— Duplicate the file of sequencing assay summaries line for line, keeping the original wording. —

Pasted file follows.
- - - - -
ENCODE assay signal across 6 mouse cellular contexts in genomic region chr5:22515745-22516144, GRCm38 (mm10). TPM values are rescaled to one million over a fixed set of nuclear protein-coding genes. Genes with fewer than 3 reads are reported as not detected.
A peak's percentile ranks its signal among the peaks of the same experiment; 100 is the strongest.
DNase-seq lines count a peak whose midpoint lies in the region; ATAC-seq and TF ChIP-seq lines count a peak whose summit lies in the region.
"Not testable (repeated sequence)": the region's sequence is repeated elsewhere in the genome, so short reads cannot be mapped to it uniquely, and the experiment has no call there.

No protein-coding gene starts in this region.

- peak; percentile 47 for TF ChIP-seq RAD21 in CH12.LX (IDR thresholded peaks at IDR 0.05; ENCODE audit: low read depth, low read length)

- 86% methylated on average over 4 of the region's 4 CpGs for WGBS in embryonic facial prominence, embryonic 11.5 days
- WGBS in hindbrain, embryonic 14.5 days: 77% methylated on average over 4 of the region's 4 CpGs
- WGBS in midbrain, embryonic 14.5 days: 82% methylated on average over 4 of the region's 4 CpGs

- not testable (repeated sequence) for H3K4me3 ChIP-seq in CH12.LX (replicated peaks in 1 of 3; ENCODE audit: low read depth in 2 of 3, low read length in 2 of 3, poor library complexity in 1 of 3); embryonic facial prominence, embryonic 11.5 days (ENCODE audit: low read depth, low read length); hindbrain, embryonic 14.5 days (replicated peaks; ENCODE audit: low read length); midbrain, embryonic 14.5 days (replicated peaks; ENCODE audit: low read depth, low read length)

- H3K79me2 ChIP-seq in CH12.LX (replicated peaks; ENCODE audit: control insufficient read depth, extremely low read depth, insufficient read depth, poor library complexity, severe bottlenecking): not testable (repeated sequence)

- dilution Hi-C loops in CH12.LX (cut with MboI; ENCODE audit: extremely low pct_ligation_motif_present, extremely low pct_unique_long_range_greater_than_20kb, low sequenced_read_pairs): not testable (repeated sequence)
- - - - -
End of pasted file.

ENCODE assay signal across 6 mouse cellular contexts in genomic region chr5:22515745-22516144, GRCm38 (mm10). TPM values are rescaled to one million over a fixed set of nuclear protein-coding genes. Genes with fewer than 3 reads are reported as not detected.
A peak's percentile ranks its signal among the peaks of the same experiment; 100 is the strongest.
DNase-seq lines count a peak whose midpoint lies in the region; ATAC-seq and TF ChIP-seq lines count a peak whose summit lies in the region.
"Not testable (repeated sequence)": the region's sequence is repeated elsewhere in the genome, so short reads cannot be mapped to it uniquely, and the experiment has no call there.

No protein-coding gene starts in this region.

- peak; percentile 47 for TF ChIP-seq RAD21 in CH12.LX (IDR thresholded peaks at IDR 0.05; ENCODE audit: low read depth, low read length)

- 86% methylated on average over 4 of the region's 4 CpGs for WGBS in embryonic facial prominence, embryonic 11.5 days
- WGBS in hindbrain, embryonic 14.5 days: 77% methylated on average over 4 of the region's 4 CpGs
- WGBS in midbrain, embryonic 14.5 days: 82% methylated on average over 4 of the region's 4 CpGs

- not testable (repeated sequence) for H3K4me3 ChIP-seq in CH12.LX (replicated peaks in 1 of 3; ENCODE audit: low read depth in 2 of 3, low read length in 2 of 3, poor library complexity in 1 of 3); embryonic facial prominence, embryonic 11.5 days (ENCODE audit: low read depth, low read length); hindbrain, embryonic 14.5 days (replicated peaks; ENCODE audit: low read length); midbrain, embryonic 14.5 days (replicated peaks; ENCODE audit: low read depth, low read length)

- H3K79me2 ChIP-seq in CH12.LX (replicated peaks; ENCODE audit: control insufficient read depth, extremely low read depth, insufficient read depth, poor library complexity, severe bottlenecking): not testable (repeated sequence)

- dilution Hi-C loops in CH12.LX (cut with MboI; ENCODE audit: extremely low pct_ligation_motif_present, extremely low pct_unique_long_range_greater_than_20kb, low sequenced_read_pairs): not testable (repeated sequence)